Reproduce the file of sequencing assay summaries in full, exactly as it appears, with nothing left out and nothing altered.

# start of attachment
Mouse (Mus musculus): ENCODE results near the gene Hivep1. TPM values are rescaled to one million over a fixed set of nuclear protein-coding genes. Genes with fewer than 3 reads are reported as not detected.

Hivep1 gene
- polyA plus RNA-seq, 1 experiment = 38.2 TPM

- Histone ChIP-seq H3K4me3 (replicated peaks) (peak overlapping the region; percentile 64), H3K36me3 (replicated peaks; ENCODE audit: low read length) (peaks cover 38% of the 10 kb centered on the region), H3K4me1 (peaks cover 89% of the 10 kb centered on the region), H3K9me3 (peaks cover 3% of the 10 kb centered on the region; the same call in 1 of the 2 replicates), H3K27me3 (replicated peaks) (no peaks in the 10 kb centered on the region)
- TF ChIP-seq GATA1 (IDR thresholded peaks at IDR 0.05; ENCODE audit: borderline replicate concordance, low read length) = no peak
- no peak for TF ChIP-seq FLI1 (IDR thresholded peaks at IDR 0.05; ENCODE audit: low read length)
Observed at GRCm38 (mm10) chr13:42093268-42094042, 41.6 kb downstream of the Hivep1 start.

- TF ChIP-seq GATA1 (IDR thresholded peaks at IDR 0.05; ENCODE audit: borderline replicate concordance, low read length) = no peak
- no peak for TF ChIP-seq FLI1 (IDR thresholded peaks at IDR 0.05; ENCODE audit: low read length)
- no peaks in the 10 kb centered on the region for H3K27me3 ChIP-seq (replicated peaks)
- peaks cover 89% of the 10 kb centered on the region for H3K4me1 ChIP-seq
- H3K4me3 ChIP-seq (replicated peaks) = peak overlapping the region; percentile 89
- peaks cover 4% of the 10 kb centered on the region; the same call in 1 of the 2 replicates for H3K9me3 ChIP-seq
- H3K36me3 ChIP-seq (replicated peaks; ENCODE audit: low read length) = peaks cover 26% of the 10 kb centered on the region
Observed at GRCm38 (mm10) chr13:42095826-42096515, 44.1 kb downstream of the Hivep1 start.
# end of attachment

Mouse (Mus musculus): ENCODE results near the gene Hivep1. TPM values are rescaled to one million over a fixed set of nuclear protein-coding genes. Genes with fewer than 3 reads are reported as not detected.

Hivep1 gene
- polyA plus RNA-seq, 1 experiment = 38.2 TPM

- Histone ChIP-seq H3K4me3 (replicated peaks) (peak overlapping the region; percentile 64), H3K36me3 (replicated peaks; ENCODE audit: low read length) (peaks cover 38% of the 10 kb centered on the region), H3K4me1 (peaks cover 89% of the 10 kb centered on the region), H3K9me3 (peaks cover 3% of the 10 kb centered on the region; the same call in 1 of the 2 replicates), H3K27me3 (replicated peaks) (no peaks in the 10 kb centered on the region)
- TF ChIP-seq GATA1 (IDR thresholded peaks at IDR 0.05; ENCODE audit: borderline replicate concordance, low read length) = no peak
- no peak for TF ChIP-seq FLI1 (IDR thresholded peaks at IDR 0.05; ENCODE audit: low read length)
Observed at GRCm38 (mm10) chr13:42093268-42094042, 41.6 kb downstream of the Hivep1 start.

- TF ChIP-seq GATA1 (IDR thresholded peaks at IDR 0.05; ENCODE audit: borderline replicate concordance, low read length) = no peak
- no peak for TF ChIP-seq FLI1 (IDR thresholded peaks at IDR 0.05; ENCODE audit: low read length)
- no peaks in the 10 kb centered on the region for H3K27me3 ChIP-seq (replicated peaks)
- peaks cover 89% of the 10 kb centered on the region for H3K4me1 ChIP-seq
- H3K4me3 ChIP-seq (replicated peaks) = peak overlapping the region; percentile 89
- peaks cover 4% of the 10 kb centered on the region; the same call in 1 of the 2 replicates for H3K9me3 ChIP-seq
- H3K36me3 ChIP-seq (replicated peaks; ENCODE audit: low read length) = peaks cover 26% of the 10 kb centered on the region
Observed at GRCm38 (mm10) chr13:42095826-42096515, 44.1 kb downstream of the Hivep1 start.